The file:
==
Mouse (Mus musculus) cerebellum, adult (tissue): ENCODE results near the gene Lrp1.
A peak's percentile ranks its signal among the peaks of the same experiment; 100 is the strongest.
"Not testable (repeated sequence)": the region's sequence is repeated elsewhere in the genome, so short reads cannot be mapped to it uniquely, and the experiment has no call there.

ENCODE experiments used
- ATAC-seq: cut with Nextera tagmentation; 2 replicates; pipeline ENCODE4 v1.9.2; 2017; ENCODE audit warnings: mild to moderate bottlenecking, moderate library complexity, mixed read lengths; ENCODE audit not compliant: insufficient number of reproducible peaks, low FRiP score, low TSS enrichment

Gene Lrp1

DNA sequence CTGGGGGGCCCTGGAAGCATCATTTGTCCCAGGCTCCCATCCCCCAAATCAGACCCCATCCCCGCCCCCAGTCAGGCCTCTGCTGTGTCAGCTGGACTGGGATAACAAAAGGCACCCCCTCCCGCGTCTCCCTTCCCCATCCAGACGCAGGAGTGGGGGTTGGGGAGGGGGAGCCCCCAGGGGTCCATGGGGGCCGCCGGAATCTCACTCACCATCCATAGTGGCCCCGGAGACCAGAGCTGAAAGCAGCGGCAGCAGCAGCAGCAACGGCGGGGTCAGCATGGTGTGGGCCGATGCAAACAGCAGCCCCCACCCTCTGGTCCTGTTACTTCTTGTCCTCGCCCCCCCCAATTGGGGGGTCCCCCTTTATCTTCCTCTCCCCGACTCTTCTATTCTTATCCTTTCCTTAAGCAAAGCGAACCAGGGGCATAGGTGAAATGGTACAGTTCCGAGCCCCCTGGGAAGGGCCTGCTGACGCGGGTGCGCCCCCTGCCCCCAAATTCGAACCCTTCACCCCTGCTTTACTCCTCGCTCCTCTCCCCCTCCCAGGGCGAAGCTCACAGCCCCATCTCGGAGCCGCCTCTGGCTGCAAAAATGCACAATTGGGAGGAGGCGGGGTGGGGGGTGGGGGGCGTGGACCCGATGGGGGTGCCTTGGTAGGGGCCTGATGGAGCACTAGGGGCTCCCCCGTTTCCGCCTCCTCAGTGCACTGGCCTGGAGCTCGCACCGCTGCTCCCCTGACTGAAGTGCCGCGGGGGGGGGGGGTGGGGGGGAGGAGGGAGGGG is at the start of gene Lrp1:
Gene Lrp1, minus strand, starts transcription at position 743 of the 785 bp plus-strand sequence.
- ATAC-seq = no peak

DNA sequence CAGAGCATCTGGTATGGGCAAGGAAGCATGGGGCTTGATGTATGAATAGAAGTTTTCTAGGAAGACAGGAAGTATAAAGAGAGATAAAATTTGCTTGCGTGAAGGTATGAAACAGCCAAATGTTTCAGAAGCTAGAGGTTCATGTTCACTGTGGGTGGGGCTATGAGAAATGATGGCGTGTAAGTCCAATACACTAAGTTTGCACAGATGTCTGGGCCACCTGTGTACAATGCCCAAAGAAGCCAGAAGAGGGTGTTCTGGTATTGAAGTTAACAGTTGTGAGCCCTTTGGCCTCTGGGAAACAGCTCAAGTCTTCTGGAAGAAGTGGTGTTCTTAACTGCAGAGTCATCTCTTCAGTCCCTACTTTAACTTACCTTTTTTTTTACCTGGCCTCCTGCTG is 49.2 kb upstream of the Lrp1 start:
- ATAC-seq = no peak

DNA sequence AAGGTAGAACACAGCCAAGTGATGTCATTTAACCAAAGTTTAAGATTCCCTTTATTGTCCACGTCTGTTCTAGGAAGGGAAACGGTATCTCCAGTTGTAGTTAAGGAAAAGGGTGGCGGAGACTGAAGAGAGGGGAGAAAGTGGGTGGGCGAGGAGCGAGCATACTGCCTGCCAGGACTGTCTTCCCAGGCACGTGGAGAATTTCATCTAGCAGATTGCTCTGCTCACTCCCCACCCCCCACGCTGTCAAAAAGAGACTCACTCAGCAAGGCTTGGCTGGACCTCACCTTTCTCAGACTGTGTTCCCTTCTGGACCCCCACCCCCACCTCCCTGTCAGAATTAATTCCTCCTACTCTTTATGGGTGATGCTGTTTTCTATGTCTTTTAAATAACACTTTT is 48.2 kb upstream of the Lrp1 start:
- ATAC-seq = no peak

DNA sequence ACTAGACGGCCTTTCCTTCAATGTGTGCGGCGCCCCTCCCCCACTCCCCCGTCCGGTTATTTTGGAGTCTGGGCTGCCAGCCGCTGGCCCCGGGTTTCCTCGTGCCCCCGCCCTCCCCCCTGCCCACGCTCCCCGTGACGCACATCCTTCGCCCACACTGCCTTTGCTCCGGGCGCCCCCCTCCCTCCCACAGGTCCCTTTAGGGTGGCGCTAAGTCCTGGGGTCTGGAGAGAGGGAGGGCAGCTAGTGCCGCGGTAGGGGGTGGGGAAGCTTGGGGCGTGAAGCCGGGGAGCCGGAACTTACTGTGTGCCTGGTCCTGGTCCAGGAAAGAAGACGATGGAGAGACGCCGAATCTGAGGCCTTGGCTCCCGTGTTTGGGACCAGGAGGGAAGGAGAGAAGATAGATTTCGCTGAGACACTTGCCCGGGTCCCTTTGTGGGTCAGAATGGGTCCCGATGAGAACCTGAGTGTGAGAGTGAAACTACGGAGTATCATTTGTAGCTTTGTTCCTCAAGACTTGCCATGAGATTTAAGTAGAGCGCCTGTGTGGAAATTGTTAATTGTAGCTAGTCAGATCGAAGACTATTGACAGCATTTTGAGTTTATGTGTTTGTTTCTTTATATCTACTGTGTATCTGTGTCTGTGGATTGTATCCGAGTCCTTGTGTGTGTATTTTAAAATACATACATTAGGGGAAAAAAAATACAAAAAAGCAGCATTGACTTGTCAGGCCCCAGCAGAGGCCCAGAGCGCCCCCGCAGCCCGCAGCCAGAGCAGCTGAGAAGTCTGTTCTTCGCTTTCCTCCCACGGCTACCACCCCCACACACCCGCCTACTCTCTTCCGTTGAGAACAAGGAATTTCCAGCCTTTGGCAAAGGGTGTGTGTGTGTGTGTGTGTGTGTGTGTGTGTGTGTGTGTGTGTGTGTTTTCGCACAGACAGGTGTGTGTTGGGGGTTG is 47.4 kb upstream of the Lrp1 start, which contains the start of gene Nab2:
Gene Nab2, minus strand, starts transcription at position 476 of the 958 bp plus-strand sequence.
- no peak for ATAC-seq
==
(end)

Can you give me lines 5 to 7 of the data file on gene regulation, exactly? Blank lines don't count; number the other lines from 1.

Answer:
- ATAC-seq: cut with Nextera tagmentation; 2 replicates; pipeline ENCODE4 v1.9.2; 2017; ENCODE audit warnings: mild to moderate bottlenecking, moderate library complexity, mixed read lengths; ENCODE audit not compliant: insufficient number of reproducible peaks, low FRiP score, low TSS enrichment

Gene Lrp1

DNA sequence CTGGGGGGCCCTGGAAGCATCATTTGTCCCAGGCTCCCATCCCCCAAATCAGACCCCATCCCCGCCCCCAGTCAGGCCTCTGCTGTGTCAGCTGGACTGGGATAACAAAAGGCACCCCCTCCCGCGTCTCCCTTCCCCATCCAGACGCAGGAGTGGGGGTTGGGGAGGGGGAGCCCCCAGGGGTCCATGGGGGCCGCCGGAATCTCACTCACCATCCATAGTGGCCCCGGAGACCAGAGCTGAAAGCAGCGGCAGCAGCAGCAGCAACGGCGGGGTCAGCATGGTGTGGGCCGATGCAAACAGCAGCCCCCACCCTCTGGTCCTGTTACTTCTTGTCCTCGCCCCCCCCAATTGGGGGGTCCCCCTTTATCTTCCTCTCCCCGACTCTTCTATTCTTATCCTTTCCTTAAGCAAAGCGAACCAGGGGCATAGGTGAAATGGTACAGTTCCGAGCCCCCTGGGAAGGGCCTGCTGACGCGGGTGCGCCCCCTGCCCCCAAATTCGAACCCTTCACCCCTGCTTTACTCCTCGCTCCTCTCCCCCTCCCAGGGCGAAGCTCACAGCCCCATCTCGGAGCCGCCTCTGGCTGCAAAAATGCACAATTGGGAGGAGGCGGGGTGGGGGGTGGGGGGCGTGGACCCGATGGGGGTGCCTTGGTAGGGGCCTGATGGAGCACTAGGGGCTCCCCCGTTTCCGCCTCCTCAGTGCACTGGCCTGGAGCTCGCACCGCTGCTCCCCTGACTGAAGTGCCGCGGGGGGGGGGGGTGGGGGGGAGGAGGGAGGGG is at the start of gene Lrp1: